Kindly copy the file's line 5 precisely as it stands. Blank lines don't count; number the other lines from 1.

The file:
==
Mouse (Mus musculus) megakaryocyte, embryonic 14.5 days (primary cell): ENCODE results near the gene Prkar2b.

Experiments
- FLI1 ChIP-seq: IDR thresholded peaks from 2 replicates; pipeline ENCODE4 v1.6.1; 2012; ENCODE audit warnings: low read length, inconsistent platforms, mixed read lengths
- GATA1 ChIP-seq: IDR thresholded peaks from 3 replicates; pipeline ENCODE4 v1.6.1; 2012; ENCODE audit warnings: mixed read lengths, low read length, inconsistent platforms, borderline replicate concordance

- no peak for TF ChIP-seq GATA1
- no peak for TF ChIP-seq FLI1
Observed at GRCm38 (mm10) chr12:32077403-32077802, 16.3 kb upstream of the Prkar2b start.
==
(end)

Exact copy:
- no peak for TF ChIP-seq GATA1